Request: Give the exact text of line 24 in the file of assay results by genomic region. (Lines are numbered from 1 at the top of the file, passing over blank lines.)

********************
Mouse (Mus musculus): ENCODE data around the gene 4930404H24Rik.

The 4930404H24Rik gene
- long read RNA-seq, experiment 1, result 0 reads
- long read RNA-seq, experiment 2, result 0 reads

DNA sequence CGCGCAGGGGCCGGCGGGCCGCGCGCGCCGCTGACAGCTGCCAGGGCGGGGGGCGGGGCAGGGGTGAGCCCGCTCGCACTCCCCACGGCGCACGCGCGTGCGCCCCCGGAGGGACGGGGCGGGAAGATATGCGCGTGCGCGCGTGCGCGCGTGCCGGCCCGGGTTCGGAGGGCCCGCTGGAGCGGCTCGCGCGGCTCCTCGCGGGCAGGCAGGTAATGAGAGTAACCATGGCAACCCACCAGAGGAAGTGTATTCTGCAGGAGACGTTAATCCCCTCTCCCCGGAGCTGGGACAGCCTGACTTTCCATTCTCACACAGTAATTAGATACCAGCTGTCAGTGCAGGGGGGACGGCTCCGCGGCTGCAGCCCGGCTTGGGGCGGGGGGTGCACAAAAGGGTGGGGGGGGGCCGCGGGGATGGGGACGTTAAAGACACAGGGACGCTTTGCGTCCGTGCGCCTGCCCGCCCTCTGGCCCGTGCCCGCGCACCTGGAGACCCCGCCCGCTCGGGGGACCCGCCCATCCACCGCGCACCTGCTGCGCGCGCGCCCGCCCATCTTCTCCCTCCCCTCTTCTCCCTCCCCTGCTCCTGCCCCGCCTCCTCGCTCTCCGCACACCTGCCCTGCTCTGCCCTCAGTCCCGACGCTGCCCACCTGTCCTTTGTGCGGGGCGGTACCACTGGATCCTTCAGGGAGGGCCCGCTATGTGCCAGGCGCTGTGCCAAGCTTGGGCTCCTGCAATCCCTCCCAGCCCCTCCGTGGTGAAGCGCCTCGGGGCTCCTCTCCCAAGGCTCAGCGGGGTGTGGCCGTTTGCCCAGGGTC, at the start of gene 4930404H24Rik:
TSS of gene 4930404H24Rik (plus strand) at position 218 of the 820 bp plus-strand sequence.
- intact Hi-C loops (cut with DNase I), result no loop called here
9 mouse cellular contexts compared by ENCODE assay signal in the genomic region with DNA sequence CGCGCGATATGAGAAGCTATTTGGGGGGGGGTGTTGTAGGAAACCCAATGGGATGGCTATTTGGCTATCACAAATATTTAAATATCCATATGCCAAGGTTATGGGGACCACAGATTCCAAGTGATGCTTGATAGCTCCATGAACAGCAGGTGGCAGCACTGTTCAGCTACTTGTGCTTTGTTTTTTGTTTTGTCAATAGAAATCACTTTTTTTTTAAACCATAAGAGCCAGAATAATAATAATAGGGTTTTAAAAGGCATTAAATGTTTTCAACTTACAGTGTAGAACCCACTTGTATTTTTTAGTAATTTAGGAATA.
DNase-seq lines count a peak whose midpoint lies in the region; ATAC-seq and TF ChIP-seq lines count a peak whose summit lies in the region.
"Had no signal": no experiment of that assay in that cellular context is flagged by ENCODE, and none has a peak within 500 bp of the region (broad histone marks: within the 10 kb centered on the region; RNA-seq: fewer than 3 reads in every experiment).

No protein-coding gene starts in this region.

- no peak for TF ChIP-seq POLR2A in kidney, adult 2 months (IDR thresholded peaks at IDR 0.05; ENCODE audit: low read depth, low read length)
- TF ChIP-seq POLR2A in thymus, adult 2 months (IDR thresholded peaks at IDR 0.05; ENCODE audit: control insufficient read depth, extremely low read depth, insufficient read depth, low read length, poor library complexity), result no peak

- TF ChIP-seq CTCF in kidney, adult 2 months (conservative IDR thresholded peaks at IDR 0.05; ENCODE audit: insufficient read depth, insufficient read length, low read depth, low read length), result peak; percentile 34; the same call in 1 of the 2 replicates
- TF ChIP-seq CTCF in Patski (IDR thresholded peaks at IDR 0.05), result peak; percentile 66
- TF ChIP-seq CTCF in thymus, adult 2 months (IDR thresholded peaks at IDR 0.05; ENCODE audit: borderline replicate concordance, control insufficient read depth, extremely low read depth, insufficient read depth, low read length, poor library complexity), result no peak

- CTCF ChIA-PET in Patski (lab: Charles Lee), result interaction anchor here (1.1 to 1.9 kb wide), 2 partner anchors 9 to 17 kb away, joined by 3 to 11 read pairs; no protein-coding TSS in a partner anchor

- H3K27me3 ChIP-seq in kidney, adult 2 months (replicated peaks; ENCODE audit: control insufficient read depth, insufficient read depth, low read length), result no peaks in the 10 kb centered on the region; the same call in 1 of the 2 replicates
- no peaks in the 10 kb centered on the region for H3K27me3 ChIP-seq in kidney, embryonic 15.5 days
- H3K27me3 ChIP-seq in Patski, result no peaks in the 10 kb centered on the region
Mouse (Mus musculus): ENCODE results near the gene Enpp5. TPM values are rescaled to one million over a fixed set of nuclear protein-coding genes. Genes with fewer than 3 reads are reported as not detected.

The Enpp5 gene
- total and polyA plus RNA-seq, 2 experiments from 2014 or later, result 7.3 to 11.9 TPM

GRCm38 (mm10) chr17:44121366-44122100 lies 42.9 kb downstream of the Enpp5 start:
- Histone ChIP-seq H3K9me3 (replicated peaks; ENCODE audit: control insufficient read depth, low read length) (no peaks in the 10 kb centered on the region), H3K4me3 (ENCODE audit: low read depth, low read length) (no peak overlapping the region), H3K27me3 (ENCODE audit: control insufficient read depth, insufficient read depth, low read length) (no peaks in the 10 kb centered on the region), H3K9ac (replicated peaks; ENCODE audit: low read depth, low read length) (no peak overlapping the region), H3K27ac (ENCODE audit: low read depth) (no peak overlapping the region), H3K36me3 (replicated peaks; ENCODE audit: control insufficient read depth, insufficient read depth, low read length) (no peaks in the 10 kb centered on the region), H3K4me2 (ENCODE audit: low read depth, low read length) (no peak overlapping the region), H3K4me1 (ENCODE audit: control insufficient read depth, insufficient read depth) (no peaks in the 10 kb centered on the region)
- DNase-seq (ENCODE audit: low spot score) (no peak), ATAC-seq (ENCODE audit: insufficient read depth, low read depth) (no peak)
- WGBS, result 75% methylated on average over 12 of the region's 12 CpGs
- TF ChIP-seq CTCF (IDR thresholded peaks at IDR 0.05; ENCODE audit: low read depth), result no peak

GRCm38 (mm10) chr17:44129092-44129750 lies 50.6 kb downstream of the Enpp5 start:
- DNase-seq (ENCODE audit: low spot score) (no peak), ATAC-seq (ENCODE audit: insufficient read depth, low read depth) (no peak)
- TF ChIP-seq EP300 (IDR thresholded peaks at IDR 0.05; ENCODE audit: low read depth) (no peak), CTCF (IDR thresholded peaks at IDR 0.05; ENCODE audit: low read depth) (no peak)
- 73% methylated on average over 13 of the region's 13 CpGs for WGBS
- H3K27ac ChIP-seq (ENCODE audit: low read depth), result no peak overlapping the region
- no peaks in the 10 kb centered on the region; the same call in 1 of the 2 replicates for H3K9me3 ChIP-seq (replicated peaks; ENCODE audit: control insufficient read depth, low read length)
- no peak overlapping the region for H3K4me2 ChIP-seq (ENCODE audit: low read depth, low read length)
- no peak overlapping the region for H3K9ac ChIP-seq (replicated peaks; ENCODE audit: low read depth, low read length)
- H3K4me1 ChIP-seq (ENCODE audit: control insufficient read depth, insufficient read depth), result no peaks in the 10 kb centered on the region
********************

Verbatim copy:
GRCm38 (mm10) chr17:44121366-44122100 lies 42.9 kb downstream of the Enpp5 start: